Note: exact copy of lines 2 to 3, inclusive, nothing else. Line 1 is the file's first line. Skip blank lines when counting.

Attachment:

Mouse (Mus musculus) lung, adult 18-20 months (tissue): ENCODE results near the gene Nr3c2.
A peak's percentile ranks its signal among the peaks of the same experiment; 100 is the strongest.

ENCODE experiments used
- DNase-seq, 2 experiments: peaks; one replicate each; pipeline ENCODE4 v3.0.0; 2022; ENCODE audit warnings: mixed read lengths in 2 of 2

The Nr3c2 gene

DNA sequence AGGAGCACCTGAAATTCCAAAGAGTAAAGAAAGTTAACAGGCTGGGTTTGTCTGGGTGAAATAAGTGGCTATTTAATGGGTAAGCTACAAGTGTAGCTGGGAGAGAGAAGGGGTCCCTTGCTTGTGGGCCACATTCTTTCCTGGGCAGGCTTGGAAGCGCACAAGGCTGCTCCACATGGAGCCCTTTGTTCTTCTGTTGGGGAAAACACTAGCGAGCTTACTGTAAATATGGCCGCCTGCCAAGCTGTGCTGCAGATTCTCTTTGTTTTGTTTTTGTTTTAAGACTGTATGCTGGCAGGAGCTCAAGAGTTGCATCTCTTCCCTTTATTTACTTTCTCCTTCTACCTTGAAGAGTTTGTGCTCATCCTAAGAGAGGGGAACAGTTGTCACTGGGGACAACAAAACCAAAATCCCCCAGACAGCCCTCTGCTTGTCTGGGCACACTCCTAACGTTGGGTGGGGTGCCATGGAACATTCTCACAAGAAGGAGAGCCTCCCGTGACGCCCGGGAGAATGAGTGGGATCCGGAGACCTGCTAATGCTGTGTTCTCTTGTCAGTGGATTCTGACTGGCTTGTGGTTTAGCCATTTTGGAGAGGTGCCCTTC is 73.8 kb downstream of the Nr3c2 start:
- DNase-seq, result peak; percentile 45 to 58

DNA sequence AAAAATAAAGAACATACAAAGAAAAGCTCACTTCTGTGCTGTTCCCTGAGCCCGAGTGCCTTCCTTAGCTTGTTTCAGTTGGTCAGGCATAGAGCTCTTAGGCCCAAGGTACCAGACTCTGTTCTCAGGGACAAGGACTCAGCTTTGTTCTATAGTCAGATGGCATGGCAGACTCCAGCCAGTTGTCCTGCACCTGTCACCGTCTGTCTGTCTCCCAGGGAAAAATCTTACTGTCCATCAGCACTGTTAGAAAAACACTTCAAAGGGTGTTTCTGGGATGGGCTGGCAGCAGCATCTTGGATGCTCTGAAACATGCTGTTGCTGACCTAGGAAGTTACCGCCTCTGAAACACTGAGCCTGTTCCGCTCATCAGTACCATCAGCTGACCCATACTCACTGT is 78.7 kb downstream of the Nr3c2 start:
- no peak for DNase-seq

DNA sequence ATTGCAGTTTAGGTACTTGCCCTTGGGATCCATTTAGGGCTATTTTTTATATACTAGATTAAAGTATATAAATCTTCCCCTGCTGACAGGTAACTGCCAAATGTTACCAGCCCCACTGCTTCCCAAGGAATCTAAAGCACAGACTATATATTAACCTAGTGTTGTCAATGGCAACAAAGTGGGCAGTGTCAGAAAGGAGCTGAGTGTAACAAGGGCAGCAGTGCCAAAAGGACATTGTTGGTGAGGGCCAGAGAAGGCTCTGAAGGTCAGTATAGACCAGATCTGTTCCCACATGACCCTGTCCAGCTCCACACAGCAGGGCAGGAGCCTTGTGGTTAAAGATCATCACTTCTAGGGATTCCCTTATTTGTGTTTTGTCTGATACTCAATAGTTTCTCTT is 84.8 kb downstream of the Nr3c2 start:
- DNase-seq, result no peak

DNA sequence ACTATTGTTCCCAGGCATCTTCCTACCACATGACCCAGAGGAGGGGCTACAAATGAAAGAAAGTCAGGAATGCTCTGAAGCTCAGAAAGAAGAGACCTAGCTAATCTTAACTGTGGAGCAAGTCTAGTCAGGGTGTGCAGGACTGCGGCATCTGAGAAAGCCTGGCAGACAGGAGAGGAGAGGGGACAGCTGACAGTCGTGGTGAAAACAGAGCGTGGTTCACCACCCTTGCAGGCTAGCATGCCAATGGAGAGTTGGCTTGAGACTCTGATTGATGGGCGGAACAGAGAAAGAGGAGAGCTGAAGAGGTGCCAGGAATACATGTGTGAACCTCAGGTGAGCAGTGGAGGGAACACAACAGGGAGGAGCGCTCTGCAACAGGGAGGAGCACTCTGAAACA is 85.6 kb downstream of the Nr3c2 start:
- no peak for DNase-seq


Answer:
A peak's percentile ranks its signal among the peaks of the same experiment; 100 is the strongest.

ENCODE experiments used